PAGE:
China’s Bonds Are Near Pressure Points as Liquidity Tightens
(Bloomberg) -- A much-anticipated selloff in China’s bond market, the world’s second largest, may not have materialized yet, but it is on its way if key indicators are any guide.
Producer prices are surging, activity gauges are on the rise and foreign bond buying has ground to a halt. What’s more, swap markets signal tighter liquidity.
All of this spells higher bond yields. Traders who had been bracing for a supply deluge in April that would have hurt China’s bond markets now face the risk of a crunch for yields this month.
Here are four charts that show how the pressure is building:
Li Keqiang Index
China’s bond market has a habit of lagging behind economic indicators and an alternative gauge based on Premier Li Keqiang’s insights shows how much catching up may lie in store.
The index of bank loans, electricity production and rail freight volume has popped to the highest levels since 2010. The move is particularly notable given how closely the gauge correlates with the nation’s five-year non-deliverable interest rate swap, pointing to higher rates in the near term.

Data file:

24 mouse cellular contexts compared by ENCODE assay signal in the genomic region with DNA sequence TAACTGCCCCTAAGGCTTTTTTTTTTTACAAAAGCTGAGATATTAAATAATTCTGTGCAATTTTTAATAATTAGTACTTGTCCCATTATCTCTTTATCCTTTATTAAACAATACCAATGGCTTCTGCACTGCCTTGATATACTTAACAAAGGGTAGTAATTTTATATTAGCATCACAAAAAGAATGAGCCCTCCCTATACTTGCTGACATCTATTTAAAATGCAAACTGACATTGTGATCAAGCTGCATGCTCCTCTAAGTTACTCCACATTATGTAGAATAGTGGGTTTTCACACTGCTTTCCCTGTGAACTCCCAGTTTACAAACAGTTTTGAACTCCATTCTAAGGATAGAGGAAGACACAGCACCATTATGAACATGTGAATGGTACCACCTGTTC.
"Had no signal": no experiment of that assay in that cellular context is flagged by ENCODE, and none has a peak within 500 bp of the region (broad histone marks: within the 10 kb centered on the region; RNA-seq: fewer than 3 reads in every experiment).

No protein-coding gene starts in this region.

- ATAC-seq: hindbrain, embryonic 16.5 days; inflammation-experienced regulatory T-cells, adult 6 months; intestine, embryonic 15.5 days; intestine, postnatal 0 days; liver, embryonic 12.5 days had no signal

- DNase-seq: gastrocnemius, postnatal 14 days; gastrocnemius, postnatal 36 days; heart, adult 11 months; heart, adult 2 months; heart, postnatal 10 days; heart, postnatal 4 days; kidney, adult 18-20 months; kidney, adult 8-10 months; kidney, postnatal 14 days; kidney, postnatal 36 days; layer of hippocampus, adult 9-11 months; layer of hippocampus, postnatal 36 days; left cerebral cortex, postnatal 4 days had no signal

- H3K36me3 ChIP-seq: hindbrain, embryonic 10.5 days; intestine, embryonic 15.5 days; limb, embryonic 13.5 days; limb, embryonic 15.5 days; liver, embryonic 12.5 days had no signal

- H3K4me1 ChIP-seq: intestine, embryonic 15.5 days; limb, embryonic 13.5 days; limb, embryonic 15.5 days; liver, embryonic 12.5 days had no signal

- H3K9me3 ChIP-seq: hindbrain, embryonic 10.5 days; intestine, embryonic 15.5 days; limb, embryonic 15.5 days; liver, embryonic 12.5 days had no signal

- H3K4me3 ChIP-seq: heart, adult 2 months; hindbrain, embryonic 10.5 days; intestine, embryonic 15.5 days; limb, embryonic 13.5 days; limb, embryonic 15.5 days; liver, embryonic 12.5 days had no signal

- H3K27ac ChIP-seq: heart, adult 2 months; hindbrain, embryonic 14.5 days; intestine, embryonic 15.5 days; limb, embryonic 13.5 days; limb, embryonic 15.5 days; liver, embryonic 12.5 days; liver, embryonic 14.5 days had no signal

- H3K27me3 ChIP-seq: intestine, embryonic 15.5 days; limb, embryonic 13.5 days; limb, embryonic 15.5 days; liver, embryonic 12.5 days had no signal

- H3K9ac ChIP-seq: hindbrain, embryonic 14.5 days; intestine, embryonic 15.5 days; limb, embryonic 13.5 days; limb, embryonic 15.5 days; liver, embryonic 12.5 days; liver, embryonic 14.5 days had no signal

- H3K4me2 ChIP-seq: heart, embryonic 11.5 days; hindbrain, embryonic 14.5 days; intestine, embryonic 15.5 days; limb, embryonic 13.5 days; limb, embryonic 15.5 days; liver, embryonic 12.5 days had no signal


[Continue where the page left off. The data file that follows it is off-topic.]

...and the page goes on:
Producer Prices Spike
Producer prices, which have demonstrated a stronger link to Chinese government bond yields than consumer prices, are running red hot. While the surge is due in part to the low base effect from last year, there is still room for acceleration given the sharp increases in the cost of commodity inputs for the nation’s manufacturers. The next installment for the data is due on May 11.
Foreign buying of Chinese bonds took a breather in March, according to the most recent data from ChinaBond. With global funds trimming holdings by 16.5 billion yuan ($2.5 billion), the drop-off in demand suggests high yields may be in order to entice buyers back.
The spread between China’s 10-year bond and similar maturity Treasuries has narrowed to around 160 basis points, from a record of more than 250 basis points in November. China’s 10-year yield closed at 3.15% on Thursday.
The slower-than-expected inclusion in FTSE Russell’s flagship global bond index -- over three years instead of 12 months -- reinforces this over the short term.
Short-dated interest rate markets in China are starting to taking notice, and they’re pointing to tighter liquidity coming soon.
The current three-month swap sits around 2.31%, though one that begins in three months is 12 basis points higher. This shows markets are getting ready for less liquidity, though this hasn’t reverberated out the yield curve yet.
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